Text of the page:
Just in time for thanksgiving, Cisco has released version 1.0 of the popular network simulation tool VIRL. This is a major new release moving from Openstack Icehouse to Openstack Kilo. This means that your previous release of VIRL will NOT be upgradeable, only a fresh install is available. Cisco has started mailing out a link to the new release and I received my download link yesterday. It is also possible to download the image from the Salt server to the VM itself and then SCP it out from the VM, this is described in the release notes here.
The following platform reference VMs are included in this release:
- IOSv – 15.5(3)M image
- IOSvL2 – 15.2.4055 DSGS image
- IOSXRv – 5.3.2 image
- CSR1000v – 3.16 XE-based image
- NX-OSv 7.2.0.D1.1(121)
- ASAv 9.5.1
- Ubuntu 14.4.2 Cloud-init
There are also Linux container images included. These are the following:
- Ubuntu 14.4.2 LXC
- iPerf LXC
- Routem LXC
- Ostinato LXC
This means that it will be a lot easier to do traffic generation, bandwidth testing and simulating a WAN by inserting delay, packet loss and jitter. It’s great to see these images included to make it easier for VIRL users to fully utilize the VIRL suite.
There are some interesting new features in this release. The VIRL team has added support for OpenVPN. This means that you can VPN in to the VM and reach the FLAT network. The user can then communicate with any device connected to the FLAT network and run network management tools, snmpwalk and so on.
It is now possible to set latency, jitter and packet loss directly on a link! This is a very nice feature which can be used in simulation to simulate a WAN link or a faulty link.
It is now also possible to statically set the console port of the devices in the VIRL simulation.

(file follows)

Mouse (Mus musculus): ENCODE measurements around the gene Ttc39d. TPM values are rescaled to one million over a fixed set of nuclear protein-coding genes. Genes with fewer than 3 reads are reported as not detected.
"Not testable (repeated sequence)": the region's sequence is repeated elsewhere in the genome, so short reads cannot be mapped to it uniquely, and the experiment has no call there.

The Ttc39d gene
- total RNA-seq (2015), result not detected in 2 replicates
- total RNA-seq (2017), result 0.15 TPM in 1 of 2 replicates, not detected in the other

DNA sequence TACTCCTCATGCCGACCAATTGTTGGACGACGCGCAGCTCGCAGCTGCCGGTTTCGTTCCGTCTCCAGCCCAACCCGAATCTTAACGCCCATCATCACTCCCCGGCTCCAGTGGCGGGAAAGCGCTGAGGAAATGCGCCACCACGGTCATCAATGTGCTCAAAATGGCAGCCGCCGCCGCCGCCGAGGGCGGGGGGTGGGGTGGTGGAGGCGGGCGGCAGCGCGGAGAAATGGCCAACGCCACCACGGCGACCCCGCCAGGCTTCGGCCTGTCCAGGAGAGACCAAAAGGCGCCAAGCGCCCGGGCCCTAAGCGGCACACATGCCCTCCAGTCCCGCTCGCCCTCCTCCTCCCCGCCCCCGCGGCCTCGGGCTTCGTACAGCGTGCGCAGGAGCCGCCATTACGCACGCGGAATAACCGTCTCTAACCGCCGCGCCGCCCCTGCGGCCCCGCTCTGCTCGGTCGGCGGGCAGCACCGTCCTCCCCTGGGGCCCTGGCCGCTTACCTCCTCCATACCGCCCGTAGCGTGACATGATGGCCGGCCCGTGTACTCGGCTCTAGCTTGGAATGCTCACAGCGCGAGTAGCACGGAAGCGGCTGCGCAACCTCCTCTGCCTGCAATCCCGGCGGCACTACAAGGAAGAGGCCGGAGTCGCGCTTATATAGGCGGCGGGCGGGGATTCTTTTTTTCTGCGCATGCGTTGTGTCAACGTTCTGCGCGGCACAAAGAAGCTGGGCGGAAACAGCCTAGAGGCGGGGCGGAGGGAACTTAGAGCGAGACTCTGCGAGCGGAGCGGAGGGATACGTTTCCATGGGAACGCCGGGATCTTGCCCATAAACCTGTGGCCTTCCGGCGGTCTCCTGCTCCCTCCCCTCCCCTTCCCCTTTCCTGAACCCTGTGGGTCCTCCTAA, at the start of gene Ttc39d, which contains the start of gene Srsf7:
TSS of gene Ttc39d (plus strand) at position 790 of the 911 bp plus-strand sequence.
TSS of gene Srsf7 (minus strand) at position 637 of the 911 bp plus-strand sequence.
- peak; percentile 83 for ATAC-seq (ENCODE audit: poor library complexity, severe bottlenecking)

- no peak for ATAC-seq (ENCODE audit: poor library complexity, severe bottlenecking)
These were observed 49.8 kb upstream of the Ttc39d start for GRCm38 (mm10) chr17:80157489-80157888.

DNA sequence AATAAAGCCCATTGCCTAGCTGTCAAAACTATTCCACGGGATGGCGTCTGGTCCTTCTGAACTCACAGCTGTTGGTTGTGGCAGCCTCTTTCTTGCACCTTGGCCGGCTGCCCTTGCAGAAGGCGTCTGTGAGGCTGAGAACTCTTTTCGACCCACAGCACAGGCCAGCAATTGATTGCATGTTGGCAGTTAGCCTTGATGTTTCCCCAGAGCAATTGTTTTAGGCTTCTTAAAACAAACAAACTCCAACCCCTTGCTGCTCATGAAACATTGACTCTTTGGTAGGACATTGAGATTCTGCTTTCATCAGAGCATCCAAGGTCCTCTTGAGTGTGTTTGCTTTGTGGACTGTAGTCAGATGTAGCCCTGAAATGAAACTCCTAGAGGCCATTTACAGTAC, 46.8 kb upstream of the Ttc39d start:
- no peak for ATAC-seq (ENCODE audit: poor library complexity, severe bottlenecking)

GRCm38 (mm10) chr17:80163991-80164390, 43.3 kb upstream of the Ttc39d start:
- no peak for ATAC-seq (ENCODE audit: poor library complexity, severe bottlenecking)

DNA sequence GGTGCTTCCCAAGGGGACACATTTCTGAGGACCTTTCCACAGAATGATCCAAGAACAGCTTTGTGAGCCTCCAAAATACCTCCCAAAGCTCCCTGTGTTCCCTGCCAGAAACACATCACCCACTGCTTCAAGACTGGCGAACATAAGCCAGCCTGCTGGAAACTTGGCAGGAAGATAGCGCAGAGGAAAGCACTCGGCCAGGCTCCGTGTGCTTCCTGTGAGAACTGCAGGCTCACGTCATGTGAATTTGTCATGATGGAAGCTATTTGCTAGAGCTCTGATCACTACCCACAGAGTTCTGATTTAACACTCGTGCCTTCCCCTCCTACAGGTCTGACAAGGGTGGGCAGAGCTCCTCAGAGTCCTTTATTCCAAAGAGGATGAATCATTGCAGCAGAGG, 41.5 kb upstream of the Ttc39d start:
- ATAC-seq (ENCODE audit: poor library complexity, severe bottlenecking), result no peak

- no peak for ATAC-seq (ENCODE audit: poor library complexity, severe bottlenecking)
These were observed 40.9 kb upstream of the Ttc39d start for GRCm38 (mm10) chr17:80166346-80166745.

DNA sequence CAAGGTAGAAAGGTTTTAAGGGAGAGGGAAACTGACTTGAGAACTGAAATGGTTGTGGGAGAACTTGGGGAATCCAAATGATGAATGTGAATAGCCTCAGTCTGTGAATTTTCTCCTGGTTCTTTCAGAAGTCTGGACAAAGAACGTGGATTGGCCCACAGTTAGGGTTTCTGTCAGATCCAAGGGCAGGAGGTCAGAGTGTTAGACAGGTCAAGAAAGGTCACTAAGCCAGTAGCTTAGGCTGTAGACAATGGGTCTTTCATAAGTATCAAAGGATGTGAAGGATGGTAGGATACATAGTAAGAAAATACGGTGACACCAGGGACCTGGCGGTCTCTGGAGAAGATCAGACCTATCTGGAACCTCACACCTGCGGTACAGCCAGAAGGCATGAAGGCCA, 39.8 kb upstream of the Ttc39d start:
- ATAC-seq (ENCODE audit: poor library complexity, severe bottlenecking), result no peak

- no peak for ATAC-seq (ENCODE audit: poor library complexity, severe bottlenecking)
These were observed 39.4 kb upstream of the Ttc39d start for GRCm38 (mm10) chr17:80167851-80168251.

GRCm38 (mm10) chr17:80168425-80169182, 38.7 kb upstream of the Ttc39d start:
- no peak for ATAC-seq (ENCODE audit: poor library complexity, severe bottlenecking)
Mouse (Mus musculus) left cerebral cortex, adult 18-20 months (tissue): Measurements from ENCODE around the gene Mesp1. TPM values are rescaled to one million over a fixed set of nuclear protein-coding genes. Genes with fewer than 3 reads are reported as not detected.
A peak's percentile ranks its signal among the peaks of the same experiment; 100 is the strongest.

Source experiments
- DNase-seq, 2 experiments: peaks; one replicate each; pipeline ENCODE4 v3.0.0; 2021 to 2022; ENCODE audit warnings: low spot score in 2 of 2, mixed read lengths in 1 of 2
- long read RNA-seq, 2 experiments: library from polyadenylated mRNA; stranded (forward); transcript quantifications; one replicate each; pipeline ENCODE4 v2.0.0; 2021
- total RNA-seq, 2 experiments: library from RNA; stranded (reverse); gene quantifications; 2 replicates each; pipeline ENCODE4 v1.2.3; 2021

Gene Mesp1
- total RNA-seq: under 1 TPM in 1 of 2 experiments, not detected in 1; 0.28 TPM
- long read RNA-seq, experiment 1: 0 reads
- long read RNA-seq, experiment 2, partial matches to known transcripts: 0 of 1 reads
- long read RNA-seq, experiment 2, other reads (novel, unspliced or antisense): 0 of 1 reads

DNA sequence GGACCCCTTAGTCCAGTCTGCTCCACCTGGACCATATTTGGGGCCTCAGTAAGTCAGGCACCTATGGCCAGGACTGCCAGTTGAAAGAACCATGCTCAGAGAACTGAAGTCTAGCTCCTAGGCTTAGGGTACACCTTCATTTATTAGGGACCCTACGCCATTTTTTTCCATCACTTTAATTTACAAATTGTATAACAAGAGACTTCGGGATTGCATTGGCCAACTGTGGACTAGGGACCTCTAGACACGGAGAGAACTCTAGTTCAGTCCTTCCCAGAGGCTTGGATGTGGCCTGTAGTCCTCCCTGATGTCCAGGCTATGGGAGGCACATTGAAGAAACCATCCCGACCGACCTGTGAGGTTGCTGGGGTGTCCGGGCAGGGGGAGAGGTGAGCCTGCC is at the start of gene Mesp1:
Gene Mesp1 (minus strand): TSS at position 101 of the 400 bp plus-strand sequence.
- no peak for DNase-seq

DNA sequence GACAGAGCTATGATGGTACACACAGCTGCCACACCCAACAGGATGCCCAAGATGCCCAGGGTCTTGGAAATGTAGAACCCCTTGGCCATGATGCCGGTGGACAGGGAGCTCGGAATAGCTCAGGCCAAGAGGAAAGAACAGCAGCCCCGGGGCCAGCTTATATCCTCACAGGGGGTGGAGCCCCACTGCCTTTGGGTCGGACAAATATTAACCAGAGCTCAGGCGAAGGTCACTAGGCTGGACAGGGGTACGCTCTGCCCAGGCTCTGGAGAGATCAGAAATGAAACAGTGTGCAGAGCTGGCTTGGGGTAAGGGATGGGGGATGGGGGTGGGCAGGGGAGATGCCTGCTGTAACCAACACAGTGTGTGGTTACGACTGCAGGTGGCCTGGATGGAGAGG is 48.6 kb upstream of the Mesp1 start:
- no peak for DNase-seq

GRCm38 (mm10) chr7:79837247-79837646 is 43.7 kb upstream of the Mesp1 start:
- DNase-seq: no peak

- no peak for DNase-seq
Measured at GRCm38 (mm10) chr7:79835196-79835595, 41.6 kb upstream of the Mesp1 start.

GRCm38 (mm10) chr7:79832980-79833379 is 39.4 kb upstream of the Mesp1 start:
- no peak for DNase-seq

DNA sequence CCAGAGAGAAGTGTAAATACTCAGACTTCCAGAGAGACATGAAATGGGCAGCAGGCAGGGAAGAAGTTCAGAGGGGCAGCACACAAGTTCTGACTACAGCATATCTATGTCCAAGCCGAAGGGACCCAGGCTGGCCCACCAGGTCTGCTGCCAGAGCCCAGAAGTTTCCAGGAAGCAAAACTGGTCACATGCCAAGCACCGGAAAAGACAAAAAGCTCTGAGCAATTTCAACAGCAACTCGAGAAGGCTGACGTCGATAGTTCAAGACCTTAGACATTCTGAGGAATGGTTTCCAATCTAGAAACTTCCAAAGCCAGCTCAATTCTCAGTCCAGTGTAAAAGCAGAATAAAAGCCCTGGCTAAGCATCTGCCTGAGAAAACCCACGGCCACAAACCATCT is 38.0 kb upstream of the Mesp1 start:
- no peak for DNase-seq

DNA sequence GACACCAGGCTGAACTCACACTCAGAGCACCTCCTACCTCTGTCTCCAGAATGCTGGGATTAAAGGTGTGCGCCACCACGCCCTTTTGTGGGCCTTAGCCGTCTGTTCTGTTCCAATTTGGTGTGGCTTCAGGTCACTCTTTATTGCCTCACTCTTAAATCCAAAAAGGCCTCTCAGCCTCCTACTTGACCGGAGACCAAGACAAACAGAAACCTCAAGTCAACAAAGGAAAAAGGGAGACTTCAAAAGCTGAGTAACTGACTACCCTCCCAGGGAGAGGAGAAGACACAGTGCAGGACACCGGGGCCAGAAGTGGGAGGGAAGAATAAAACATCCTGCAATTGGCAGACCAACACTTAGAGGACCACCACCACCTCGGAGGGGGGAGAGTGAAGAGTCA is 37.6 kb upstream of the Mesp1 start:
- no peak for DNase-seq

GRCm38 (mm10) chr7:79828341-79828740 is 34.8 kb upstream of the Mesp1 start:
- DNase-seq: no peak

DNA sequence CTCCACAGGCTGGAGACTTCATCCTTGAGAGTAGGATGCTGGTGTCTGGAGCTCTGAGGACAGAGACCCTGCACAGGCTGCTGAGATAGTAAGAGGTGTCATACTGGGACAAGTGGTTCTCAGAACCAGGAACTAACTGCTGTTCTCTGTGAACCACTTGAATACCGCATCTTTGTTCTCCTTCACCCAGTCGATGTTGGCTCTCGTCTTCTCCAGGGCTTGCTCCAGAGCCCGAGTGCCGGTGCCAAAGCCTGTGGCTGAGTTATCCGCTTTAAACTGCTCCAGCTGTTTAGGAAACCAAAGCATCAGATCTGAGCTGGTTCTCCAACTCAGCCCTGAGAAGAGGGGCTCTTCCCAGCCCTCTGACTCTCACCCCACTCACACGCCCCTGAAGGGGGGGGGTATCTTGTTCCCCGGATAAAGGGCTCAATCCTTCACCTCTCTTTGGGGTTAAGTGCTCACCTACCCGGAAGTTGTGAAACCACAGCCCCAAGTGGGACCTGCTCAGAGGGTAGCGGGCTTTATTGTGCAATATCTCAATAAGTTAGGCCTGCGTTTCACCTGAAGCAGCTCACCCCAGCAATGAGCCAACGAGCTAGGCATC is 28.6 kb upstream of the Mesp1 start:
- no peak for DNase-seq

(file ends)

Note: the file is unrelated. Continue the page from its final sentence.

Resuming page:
The VIRL team has also included an ALPHA version of a web editor. This means that the VIRL user can edit the topology from a browser instead of the VM Maestro GUI. This is a very nice addition and I think this is the way forward for VIRL.
VM Maestro will now have Java bundled which means that the user does not have to install it themselves. Should help with Java issues asking for specific versions although I would rather see Java not used at all. Hopefully that is possible with the web GUI in the future.
The packet capture feature has been simplified. A VIRL user can now directly click on a device and do a packet capture. This has been available in GNS3 for a long time so it’s nice to see this feature make it into VIRL.
The export function has been improved so that configurations can be exported to a directory of choice.
The visualization engine of VIRL has been improved and it’s possible to click a node and do ping and traceroute to another node directly from the simulation.
A full list of installation instructions and new features can be found in this link.
This is a major step for VIRL and I’m looking forward to installing this version. With the recent adding of more nodes and these new features together with the web GUI, the future looks bright for the VIRL team. I can only hope that more BUs inside Cisco start realizing the value of providing a virtual image of their product so that they can help the VIRL team in implementing support for their product.